- Keep your daily schedule. If you used to wake up at 6 a.m. to catch the 7:15 commuter train, continue to wake up at 6 a.m., and enjoy the leisurely feeling.
If you enjoyed listening to the “morning zoo” radio program every morning on your commute, why stop? Put on the radio in the kitchen – the cast of characters is still on the air! It can make you feel like you’re with old friends. Or listen to a podcast or the books on tape that you would have listened to on your commute.
Respect your time throughout the day. Continue with your schedule of work time and free time. I recently explained to my sixth grader that he doesn’t watch TV during the day when he’s in school, so while he is home, he shouldn’t be watching it at 11 a.m. Wait until 4 p.m., which is “after school” time. Try not to give in to diversions, which are all around us at home.
End your day the same way you would have previously. If you used to leave the office at 5:30 p.m., then stop your work at 5:30. Leave the area you’ve set aside to work, turn off the lights, and consider it closed for business. Greet your family with a hearty “I’m home” even if they are sitting in the next room.
And if you typically return to your work later in the evening, that’s fine. The point is that you don’t want to be working 18 hours straight just because it’s become easier to do so.
- Get dressed! Don’t work in your pajamas just because you can. Get dressed just as you would have if you were going into the office. The way you dress can have an incredible effect on your mood. Sure, you can keep it a little more comfortable, but looking professional helps you act professional. Frankl wrote, “If you want to stay alive, there is only one way: look fit for work. Remember: shave, stand and walk smartly.”
- Take a break. Get lunch! If you used to go out for lunch, order delivery. Your local restaurants will welcome the business. And although you aren’t seeing the usual faces by the watercooler, take a moment to have a quick instant message chat with someone you normally would have seen who isn’t on your immediate team. Keep the human connection going. Who knows what your coworkers are going through? They’ll appreciate your reaching out.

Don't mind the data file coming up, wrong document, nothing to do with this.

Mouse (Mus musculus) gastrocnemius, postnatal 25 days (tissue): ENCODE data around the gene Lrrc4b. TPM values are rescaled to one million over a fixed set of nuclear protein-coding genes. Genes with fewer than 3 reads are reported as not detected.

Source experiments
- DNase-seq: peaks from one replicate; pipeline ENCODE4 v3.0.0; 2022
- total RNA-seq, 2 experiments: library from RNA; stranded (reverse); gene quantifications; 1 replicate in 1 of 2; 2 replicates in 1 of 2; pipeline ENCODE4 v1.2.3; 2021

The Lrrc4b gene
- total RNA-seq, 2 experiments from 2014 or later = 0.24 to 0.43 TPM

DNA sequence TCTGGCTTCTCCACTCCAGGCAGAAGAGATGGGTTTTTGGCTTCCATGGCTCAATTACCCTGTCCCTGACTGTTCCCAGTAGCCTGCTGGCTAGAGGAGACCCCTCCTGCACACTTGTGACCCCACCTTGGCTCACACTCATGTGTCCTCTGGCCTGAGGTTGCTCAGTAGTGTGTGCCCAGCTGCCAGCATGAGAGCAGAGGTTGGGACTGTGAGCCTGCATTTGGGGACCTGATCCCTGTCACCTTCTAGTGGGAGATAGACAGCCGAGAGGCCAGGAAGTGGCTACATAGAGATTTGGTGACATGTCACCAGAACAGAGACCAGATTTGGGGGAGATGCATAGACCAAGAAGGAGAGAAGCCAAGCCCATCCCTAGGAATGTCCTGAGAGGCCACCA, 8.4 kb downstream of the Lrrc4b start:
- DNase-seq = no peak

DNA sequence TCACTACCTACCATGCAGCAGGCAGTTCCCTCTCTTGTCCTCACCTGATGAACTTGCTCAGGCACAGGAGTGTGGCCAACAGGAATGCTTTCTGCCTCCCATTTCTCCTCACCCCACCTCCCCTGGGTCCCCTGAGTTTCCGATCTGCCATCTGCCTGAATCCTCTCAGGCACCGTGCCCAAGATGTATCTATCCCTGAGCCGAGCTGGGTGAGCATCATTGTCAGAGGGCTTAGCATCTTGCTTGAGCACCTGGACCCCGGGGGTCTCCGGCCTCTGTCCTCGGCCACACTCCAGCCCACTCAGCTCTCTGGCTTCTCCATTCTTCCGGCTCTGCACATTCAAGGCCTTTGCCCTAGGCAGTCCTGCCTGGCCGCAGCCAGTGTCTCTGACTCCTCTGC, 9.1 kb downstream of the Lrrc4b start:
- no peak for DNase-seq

- Take care of your family. The reality is that this is a crisis and everyone is disrupted – from our infants in childcare to our school-age children and our partners. We need to acknowledge that this isn’t our “typical” work-from-home environment, and fortunately, most companies have done so. Most employers recognize that we’re trying our best to give them a full day of work and mindshare. Families need to support one another, whether that means checking in throughout the workday or spending time pitching in on home schooling. We need to keep each other safe, physically and emotionally.
The “new” reality is that it’s new
Finally, another mechanism we can use to cope with stress is the discovery (or rediscovery) of passions. Find something new to connect with.
Make time to read the book you’ve been putting off or to focus on your hobbies. Ask your children to start a special journal. Tell them how interesting it will be for their future children to read about what they were thinking and feeling when he had to live through the coronavirus pandemic of 2020.
We might not know what the future looks like, but we know we can determine how we respond and act. Moments like this remind us that there are some things beyond our control, but with a focus on purpose, we can survive.
With some structure you’ll be prepared to keep business moving and weather the storm. Yes, kids will scream, dogs will bark, and a squirrel is going to peer at you through the window. It’s all good.